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Euphoria

12.22.16

Euphoria Book Review
Euphoria by Lily King || 256 Pages || 5/5 Review

Okay so I actually read this book a long time ago, in like, July or something. Idk why it took me so long to review, seeing as it was definitely my favorite book of the whole year. I took photos of it several times but just never got around to posting about it anywhere.

It’s funny how we find books. It’s kind of like finding romances… sometimes they come to us through friends, sometimes we search for them. Sometimes, we’re searching for a Stephen King book and find out that it’s not stocked, but right where it’s supposed to be is a book by someone named Lily King with an intriguing cover. A book I’ve never heard of, but is weirdly enticing…

Euphoria by Lily King

REVIEW:
Euphoria is by all standards, a mild romance with plenty of conflict and a love-triangle. But it’s also an anthropological look at a time and place that very very few people have ever experienced. The setting is the star of the show and the characters are just the avenue of moving through scenes.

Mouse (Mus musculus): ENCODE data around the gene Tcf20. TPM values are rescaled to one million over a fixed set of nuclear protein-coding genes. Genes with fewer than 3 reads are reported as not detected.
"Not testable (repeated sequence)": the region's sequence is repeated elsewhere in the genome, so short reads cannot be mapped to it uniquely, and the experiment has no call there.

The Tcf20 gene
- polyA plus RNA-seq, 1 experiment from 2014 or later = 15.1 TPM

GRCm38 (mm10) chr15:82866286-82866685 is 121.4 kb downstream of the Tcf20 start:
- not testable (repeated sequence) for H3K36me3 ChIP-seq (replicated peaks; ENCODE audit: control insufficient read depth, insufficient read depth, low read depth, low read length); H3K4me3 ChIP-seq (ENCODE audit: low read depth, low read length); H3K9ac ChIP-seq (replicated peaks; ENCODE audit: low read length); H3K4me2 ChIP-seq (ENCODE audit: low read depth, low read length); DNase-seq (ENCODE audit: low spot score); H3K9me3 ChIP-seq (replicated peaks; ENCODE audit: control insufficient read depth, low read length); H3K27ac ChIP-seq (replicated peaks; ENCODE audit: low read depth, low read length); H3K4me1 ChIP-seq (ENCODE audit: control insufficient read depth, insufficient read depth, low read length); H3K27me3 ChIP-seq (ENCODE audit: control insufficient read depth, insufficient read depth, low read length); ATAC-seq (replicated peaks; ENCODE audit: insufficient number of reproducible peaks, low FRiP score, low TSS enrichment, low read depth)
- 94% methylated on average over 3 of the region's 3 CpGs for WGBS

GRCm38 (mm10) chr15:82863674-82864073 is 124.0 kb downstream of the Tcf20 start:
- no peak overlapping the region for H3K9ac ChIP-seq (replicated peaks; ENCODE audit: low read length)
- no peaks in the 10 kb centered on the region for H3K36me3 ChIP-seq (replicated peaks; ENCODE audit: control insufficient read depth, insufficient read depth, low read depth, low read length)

Placed in the 1930s, the book feels true to the era with a fading sense of glamour and the underbelly of global views on women’s rights is presented accurately. Euphoria illustrates the tension of a time when women were defying gender roles and taking on what was considered to be more masculine jobs. It also, more beautifully, depicts a literal setting of the island of Papua New Guinea, still one of the world’s least-settled regions. Easily the most intriguing part of the book (or any other book I read this year) was the impeccably well-researched descriptions of the tribes and cultures that the characters experienced.

Nell, the main character is an anthropologist studying alongside her rather jerkish husband Fen along the Sepik river. Under the lens of very little technology (including technologies in gear and medicine outside of the obvious modern technologies), the book weaves a story such as we could never possibly experience and in many ways, feels less historical fiction than it does pure fantasy. Lily King describes some of the last humans on Earth who have never seen a white person.

From cannibals, to sexual tension, to foreign illnesses to long-lost artifacts, this book is incredibly engaging and sublimely beautiful.

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